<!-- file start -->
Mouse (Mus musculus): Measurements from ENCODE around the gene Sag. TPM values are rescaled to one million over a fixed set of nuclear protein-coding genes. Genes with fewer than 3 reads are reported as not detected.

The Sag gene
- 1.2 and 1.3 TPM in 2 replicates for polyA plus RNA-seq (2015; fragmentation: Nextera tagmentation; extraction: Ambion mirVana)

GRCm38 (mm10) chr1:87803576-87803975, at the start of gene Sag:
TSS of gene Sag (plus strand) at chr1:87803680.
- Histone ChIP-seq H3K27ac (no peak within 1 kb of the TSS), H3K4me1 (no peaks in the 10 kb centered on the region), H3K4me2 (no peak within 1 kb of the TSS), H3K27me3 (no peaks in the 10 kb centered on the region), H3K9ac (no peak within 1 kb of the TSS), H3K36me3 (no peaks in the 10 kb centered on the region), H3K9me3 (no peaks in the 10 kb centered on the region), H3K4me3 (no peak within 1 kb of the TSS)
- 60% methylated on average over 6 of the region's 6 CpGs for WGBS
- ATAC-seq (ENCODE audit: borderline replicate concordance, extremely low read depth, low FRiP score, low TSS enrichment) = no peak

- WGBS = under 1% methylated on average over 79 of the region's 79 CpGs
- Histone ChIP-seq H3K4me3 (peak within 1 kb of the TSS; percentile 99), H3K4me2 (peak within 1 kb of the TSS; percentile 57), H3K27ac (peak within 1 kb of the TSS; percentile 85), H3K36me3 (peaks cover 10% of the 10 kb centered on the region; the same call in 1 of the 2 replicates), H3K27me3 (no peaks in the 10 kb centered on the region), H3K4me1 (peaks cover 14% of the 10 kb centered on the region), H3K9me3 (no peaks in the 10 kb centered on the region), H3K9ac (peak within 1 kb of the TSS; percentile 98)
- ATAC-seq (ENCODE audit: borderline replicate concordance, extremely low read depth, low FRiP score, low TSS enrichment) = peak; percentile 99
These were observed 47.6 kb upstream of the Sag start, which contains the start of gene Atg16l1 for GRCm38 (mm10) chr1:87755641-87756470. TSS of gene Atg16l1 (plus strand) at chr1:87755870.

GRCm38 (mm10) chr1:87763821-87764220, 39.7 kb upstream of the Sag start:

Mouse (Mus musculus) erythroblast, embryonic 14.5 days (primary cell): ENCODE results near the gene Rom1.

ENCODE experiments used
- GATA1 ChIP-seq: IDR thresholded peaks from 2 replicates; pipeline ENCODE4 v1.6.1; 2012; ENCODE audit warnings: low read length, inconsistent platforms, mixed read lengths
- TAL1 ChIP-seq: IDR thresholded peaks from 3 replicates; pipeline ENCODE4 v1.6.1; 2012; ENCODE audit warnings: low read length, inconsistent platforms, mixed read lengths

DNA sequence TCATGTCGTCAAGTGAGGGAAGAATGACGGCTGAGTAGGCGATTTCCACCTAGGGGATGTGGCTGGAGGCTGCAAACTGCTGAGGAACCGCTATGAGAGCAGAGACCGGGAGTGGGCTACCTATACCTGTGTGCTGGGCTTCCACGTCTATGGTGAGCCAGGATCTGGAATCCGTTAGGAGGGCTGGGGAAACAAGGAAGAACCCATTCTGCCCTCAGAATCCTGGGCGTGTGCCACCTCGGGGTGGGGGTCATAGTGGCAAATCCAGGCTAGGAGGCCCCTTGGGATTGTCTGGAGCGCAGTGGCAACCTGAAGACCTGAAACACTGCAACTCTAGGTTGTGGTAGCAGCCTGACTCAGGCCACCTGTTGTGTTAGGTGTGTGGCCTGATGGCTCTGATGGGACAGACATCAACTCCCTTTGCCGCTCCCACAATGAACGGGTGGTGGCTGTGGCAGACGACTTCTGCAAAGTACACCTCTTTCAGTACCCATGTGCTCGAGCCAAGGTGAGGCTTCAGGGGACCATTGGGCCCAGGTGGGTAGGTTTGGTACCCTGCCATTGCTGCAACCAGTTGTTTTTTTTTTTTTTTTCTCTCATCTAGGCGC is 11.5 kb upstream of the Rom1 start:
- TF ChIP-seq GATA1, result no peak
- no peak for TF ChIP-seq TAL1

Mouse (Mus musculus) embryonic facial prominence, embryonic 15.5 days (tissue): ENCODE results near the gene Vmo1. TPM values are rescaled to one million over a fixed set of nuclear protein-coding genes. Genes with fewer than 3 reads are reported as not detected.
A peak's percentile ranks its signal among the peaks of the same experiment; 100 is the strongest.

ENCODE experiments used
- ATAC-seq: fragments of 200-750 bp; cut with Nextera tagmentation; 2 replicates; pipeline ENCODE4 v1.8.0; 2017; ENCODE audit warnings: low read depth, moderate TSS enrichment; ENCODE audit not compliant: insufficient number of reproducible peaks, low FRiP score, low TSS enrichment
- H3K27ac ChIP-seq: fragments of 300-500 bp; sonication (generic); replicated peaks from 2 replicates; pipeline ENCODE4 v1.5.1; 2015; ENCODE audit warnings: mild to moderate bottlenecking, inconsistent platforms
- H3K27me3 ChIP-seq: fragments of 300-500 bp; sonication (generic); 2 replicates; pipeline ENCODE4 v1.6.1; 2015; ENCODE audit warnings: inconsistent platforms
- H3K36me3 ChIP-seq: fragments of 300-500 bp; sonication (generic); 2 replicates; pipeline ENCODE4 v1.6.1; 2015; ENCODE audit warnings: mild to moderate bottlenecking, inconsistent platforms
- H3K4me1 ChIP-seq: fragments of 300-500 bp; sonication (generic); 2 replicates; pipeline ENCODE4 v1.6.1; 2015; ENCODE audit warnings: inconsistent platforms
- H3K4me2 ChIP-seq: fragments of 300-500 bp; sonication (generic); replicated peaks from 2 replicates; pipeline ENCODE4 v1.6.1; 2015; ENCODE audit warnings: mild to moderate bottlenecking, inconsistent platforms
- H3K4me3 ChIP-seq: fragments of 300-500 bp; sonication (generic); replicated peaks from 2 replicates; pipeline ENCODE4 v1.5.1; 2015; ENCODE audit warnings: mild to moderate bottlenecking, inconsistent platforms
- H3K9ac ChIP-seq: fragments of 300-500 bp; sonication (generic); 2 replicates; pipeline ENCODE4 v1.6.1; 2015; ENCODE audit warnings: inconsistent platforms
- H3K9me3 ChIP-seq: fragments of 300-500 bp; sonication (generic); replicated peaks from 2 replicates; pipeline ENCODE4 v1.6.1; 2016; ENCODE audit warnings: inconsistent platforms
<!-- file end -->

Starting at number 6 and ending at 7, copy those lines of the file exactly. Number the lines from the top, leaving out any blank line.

- Histone ChIP-seq H3K27ac (no peak within 1 kb of the TSS), H3K4me1 (no peaks in the 10 kb centered on the region), H3K4me2 (no peak within 1 kb of the TSS), H3K27me3 (no peaks in the 10 kb centered on the region), H3K9ac (no peak within 1 kb of the TSS), H3K36me3 (no peaks in the 10 kb centered on the region), H3K9me3 (no peaks in the 10 kb centered on the region), H3K4me3 (no peak within 1 kb of the TSS)
- 60% methylated on average over 6 of the region's 6 CpGs for WGBS